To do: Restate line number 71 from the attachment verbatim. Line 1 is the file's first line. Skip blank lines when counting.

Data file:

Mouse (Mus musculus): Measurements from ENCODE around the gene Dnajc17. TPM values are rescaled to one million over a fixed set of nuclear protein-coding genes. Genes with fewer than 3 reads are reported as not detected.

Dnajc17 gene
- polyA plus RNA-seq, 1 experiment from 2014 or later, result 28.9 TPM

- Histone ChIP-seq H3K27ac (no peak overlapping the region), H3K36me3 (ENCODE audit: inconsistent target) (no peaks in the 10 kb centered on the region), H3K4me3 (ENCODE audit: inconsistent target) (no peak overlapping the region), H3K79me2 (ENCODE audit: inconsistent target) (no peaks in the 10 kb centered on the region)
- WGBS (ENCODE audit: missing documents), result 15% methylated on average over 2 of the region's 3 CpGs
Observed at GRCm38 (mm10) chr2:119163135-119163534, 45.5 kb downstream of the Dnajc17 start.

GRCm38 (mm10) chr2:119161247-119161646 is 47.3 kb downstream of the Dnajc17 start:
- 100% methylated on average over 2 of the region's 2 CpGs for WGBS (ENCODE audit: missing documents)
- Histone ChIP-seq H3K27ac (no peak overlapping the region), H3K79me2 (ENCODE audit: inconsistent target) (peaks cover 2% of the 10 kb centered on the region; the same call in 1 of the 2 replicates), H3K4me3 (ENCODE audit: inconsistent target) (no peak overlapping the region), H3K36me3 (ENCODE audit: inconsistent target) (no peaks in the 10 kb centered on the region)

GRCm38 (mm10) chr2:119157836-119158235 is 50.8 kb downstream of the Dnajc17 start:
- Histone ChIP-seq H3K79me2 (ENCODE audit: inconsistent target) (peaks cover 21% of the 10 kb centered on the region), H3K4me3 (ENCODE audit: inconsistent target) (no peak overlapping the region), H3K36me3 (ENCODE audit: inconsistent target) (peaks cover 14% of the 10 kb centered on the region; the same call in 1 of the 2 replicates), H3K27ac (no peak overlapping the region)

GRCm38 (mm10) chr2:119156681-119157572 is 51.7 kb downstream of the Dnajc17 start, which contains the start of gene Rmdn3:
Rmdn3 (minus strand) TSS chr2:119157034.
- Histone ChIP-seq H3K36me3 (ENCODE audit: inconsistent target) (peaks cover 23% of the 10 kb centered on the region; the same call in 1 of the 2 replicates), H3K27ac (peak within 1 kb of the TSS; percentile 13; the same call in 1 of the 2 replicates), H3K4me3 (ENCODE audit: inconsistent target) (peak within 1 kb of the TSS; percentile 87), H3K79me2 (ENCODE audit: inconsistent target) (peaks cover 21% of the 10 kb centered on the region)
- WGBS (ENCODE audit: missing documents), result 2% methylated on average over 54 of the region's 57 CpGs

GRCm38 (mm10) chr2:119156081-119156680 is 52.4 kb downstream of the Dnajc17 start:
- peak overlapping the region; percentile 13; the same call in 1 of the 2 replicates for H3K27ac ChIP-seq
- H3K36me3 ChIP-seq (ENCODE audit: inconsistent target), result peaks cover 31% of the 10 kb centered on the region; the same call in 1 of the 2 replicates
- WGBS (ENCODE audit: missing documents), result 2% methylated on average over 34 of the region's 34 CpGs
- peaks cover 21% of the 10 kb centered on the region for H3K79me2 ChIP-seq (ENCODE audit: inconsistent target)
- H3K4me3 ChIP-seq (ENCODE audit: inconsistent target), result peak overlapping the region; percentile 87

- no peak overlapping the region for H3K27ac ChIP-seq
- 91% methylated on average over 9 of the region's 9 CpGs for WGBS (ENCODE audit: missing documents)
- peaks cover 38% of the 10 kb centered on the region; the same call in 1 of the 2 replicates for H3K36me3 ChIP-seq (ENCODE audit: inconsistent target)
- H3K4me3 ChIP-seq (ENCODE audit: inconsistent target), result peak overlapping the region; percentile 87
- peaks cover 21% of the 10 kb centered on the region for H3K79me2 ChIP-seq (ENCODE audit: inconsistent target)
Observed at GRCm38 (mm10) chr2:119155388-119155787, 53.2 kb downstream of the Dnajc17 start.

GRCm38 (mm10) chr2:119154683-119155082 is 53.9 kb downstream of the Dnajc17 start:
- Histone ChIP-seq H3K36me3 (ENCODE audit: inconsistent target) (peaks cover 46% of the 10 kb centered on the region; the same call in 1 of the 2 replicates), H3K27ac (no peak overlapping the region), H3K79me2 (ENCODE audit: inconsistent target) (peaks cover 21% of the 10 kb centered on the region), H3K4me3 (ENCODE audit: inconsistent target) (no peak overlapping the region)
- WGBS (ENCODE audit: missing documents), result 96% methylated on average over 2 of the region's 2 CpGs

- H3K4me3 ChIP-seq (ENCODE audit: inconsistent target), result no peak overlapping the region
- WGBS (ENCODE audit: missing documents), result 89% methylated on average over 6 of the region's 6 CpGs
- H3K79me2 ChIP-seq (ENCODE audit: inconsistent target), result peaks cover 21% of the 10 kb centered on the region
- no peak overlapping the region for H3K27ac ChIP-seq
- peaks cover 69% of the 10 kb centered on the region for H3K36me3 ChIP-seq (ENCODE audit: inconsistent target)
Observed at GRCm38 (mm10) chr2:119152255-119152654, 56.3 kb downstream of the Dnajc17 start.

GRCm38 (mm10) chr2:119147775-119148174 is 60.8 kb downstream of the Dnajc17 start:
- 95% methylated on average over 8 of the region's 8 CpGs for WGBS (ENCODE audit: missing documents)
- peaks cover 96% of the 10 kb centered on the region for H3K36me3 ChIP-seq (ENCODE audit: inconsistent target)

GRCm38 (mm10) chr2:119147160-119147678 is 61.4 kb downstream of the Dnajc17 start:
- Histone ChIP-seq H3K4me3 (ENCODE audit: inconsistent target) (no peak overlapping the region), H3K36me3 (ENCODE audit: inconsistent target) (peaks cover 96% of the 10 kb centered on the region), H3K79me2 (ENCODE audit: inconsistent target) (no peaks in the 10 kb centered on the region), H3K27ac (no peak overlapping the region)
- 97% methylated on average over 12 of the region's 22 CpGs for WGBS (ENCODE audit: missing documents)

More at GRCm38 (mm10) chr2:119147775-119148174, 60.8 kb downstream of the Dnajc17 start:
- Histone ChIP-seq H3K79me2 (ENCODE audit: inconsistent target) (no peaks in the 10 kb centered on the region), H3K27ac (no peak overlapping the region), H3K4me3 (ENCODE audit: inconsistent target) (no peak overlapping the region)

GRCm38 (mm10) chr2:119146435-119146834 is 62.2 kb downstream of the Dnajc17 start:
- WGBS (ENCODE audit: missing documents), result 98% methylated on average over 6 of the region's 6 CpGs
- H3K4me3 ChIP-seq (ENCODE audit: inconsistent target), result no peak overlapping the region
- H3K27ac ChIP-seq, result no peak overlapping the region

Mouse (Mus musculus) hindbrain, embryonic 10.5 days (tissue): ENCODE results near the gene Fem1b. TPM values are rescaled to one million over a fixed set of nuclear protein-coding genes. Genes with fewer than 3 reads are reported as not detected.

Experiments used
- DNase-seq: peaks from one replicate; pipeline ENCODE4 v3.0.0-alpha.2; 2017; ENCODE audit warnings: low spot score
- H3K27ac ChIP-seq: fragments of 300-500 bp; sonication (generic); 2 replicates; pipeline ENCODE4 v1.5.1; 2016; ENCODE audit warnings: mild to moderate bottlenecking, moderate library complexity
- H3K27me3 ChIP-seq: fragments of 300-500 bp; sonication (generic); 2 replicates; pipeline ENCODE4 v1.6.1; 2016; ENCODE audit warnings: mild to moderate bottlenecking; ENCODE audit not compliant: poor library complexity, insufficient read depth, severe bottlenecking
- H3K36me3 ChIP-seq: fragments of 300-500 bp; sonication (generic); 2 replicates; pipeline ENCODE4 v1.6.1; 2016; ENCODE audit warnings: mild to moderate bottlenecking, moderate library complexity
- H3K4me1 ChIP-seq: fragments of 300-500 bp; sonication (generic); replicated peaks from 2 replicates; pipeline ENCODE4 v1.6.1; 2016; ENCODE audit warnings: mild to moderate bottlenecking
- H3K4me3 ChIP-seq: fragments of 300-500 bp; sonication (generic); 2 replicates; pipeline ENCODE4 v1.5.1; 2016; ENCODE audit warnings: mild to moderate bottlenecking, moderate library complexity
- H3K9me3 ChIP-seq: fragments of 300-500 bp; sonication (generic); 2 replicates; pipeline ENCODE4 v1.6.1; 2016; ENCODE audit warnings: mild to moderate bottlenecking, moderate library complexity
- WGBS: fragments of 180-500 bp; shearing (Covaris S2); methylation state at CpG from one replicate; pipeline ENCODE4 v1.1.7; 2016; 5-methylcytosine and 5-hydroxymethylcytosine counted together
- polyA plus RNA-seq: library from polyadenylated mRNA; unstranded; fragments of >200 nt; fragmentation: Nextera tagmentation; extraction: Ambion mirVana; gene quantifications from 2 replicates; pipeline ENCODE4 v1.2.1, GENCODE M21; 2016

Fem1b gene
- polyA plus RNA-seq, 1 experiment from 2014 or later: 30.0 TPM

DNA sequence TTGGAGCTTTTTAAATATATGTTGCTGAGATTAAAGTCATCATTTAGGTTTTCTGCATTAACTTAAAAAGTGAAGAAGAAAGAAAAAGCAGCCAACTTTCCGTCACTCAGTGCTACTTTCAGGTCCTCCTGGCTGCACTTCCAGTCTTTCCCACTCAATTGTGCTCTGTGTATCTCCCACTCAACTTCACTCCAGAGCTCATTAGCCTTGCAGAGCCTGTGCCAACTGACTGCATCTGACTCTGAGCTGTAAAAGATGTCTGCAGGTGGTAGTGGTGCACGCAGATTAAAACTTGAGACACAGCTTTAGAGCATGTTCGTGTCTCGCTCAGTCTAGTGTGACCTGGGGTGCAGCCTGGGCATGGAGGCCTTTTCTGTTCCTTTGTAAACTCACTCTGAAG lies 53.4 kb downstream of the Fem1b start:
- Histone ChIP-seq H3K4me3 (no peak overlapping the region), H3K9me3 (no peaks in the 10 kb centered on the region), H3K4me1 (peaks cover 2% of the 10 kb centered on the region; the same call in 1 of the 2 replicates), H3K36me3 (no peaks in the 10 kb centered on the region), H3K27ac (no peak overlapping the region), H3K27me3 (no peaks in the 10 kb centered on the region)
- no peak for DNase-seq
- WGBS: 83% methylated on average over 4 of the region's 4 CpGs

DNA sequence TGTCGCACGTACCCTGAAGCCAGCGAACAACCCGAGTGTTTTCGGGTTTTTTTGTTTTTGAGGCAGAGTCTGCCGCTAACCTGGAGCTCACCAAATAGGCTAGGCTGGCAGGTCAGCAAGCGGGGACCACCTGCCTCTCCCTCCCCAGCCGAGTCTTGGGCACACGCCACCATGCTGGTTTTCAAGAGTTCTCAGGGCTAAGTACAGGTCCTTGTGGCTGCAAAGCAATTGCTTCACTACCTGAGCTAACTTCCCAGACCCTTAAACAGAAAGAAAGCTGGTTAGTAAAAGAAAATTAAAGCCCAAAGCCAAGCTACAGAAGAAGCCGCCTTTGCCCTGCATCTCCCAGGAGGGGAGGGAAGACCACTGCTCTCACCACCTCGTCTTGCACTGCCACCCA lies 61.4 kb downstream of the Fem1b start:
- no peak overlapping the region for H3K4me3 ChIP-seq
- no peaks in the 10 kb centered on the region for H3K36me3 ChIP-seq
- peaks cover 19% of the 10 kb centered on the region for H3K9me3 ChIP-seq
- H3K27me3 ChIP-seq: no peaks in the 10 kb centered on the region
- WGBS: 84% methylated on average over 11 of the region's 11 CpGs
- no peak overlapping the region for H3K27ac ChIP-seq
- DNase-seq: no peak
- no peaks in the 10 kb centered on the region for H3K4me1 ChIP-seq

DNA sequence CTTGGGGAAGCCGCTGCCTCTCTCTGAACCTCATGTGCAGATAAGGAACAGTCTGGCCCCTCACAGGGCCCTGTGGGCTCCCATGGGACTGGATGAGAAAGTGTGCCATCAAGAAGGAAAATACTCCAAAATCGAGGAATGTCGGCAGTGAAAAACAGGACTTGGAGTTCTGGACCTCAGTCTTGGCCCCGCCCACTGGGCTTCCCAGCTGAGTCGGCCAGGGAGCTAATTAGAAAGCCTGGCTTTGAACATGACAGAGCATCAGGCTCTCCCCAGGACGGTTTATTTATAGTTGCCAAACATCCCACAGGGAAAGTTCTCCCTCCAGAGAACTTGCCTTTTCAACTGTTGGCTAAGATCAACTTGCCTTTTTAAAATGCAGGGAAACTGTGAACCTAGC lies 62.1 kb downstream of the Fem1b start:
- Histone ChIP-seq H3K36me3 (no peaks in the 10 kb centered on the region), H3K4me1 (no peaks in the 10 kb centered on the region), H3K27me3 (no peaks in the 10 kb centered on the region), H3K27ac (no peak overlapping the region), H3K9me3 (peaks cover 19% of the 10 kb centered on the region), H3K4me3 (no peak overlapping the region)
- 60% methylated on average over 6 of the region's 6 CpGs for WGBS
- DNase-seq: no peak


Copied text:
- WGBS: 84% methylated on average over 11 of the region's 11 CpGs